One such days we talked about cheating;

Me: Have you ever met a man or woman who has settled for a life of cheating with another’s spouse?

Colleague: Yes. A respectable woman I must say. They have an arrangement with this married man on meeting days and times. They respect that the man is married and loves his wife – they do not intend on disrespecting the wife and kids.

Isn’t cheating in itself disrespecting the wife?
Not really. Let me say they do not see it as such. They see it as meeting each other’s needs in a home set up. But still keeping the man’s family intact.

Intact?
Yes. They don’t, for example, exchange messages or talk on the phone after hours, when the man is at home with his family. There have set boundaries.

You don’t seem to find anything wrong with this arrangement 
I don’t. She is a reasonable woman. She doesn’t demand much from this man. Just attention and a few hours a week on agreed days. No financial support or any of the things young women would demand.

Why doesn’t she look for a bachelor?
She says those are a headache. They are unstable and never seem settled. They are always either pursuing another woman or thinking about it. They often think they have too much liberty. They have no restraint. She prefers a solid and established married man.

Was she ever married?
No
Is it something she is considering?
I don’t know. But her life seems to revolve around her career, business and time with this man. At least that’s what we talk about.

How long have you been friends?
About 3 years now

How old is their relationship?
Going to 5 years.

And the wife never complained about it? Never suspected?
If she has, she kept it to herself. The woman said they ensure life at home remains as normal as possible.

How does that happen? Doesn’t he come home late on the days he meets the woman?
Not later than normal.

This seems so structured and regimental. Is there any fun, emotional high and all the other excitement of a romantic relationship?

She is very happy. She talks about him with a twinkle. Kana these are mature people. Ga se bana ba ba itumedisiwang ke dilonyana (they are not young lovers that get excited over small things).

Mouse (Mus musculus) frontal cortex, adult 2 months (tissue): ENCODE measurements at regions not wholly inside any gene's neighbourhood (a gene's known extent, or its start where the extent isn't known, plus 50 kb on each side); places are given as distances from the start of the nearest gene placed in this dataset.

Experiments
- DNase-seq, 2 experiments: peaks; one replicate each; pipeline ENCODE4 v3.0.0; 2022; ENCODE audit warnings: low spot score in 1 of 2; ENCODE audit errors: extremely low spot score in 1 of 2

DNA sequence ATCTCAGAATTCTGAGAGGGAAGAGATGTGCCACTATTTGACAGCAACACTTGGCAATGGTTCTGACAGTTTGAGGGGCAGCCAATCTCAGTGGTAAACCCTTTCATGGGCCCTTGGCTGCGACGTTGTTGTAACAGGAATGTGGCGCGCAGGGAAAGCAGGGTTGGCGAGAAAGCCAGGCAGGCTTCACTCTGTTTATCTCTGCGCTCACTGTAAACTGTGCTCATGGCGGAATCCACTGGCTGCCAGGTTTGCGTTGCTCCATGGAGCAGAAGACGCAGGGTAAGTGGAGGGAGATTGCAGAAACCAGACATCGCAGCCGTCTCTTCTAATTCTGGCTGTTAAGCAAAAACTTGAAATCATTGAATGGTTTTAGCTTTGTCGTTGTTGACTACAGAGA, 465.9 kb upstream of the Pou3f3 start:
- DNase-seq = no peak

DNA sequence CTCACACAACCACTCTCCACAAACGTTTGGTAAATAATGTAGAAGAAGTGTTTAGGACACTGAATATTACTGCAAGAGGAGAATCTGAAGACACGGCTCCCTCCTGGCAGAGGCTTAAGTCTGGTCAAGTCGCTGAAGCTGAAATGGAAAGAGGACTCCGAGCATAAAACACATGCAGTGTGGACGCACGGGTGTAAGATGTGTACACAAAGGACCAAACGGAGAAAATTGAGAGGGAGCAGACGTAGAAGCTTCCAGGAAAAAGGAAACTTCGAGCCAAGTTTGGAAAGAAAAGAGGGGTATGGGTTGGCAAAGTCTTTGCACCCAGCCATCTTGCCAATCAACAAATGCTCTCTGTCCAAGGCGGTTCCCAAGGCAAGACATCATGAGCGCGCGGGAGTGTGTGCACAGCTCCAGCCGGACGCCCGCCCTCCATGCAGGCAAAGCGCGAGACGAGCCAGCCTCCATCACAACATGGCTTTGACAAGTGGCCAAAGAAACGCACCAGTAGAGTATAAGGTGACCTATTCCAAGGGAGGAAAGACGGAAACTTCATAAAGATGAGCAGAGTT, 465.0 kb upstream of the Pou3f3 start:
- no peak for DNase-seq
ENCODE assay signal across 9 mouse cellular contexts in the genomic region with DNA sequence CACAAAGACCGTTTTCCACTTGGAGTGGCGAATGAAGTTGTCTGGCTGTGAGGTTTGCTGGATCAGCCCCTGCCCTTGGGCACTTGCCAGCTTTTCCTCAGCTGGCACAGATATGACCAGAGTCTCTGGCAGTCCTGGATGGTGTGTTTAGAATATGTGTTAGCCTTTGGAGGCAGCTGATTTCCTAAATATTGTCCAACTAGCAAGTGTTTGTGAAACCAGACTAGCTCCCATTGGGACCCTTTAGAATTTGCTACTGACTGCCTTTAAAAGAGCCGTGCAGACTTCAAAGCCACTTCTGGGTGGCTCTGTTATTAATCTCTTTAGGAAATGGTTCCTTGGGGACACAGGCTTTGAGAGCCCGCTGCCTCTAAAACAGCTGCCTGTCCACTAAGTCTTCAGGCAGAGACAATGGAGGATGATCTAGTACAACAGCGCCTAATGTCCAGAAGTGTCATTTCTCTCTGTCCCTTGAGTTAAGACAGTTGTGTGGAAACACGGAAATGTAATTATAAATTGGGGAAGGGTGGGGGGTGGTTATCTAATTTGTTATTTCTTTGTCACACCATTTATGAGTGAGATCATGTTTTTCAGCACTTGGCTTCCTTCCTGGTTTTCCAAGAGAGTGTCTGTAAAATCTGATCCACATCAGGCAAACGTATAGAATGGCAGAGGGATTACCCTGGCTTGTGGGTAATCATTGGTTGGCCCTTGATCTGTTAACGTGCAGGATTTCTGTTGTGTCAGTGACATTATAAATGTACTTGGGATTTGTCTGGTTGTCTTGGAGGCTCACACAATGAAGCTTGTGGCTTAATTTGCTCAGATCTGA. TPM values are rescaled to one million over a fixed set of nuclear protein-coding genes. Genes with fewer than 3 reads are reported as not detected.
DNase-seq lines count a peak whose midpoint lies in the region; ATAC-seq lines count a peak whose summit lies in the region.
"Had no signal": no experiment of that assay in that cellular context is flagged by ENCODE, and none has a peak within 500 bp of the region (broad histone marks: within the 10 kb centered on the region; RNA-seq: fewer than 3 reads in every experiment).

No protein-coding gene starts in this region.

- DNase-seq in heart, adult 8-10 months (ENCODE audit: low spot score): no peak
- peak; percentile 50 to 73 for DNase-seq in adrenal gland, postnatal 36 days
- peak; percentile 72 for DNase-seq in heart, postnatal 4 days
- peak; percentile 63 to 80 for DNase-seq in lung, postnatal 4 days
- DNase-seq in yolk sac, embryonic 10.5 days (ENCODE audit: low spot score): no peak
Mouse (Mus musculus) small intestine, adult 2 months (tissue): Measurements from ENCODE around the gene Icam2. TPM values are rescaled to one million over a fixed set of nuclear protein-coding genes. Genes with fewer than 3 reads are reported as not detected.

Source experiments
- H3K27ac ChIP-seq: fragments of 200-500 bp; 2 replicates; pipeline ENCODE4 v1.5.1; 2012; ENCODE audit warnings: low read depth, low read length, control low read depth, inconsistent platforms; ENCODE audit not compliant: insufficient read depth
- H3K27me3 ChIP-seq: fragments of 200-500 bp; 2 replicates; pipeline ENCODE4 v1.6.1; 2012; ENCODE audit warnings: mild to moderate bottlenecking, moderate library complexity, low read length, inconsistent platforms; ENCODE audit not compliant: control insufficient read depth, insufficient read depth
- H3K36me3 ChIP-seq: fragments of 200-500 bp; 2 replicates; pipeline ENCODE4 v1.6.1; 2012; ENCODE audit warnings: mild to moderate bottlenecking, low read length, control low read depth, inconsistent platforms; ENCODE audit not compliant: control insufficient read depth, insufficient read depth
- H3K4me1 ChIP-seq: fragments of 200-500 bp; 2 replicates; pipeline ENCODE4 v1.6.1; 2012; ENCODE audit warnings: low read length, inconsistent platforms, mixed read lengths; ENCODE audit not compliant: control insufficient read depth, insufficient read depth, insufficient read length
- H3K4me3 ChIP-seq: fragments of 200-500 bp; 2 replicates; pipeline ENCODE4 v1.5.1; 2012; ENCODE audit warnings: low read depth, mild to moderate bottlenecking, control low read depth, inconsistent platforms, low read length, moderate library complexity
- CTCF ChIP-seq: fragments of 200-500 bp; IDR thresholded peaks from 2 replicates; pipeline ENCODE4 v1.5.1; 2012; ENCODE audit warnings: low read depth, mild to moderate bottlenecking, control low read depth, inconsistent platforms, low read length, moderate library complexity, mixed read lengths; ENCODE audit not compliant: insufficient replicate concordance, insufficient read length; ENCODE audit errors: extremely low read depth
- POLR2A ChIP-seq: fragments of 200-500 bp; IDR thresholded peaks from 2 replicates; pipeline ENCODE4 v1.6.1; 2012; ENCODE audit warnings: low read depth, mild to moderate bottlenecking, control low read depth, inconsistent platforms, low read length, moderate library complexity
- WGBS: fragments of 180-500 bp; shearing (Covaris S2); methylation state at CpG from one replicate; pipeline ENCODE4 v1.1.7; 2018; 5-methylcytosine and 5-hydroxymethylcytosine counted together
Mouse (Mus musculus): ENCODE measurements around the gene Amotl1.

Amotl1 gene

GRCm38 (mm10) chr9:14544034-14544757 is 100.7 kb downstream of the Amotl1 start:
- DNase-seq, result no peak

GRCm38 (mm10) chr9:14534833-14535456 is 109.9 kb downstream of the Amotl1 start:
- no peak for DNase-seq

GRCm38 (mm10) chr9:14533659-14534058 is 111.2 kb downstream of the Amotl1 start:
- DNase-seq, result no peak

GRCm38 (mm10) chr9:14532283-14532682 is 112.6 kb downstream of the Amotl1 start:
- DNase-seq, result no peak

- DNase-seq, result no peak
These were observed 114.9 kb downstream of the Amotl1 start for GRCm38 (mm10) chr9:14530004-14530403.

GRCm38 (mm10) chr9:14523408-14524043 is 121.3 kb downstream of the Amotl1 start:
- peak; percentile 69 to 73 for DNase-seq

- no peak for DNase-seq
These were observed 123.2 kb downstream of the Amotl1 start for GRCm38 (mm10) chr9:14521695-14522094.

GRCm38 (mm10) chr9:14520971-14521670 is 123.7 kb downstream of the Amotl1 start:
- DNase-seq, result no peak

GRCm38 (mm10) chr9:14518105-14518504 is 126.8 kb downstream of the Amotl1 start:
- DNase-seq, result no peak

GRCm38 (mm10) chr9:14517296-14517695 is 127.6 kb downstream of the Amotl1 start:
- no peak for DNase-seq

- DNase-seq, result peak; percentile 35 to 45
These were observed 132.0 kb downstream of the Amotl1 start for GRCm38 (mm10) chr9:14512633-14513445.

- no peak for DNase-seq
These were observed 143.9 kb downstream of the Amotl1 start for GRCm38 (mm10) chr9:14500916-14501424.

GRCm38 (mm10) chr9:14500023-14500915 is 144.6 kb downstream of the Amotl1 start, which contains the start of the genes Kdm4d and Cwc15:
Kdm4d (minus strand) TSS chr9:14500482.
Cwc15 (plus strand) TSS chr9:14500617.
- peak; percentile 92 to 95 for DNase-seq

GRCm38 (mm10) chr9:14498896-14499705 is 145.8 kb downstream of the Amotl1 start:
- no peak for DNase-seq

I see…

A letter to my daughter, Sesi.

Sesi,

I hope you enjoyed the photo shoot at school today and not worried about your hair like you were, when you called last night. I love you.

On this day of the girl child, remember baby girl that the world is a better place because of you. Your tender heart and calm spirit, your soft and bold character, make us a better people. Your calmness reminds us to slow down.

Thank you nana.

Papa and I are obsessed with making our home peaceful, a place we long to come back to, after school and work. We desire to see you and your brothers yearning for the calmness of home. For its ability to allow you the freedom to be yourselves, an oasis to calm the noise and pressures of the world outside world.

We love you.

You were born here, Gaborone, Botswana. A country with a long history of peace. You were born in a country where your parents, grandparents and their parents before them, do not have living memories of war.

But I want you to always remember that, while we never knew war, or serious civil unrest, we, like all people everywhere, have differed many times, sometimes radically and strongly. Our views don’t always follow a linear and homogeneous pattern.  We differ, we argue, we allow ourselves the freedom to hold diverse views But never to the point of feeling the need to go to war over them. This has only enriched our relationship as a nation.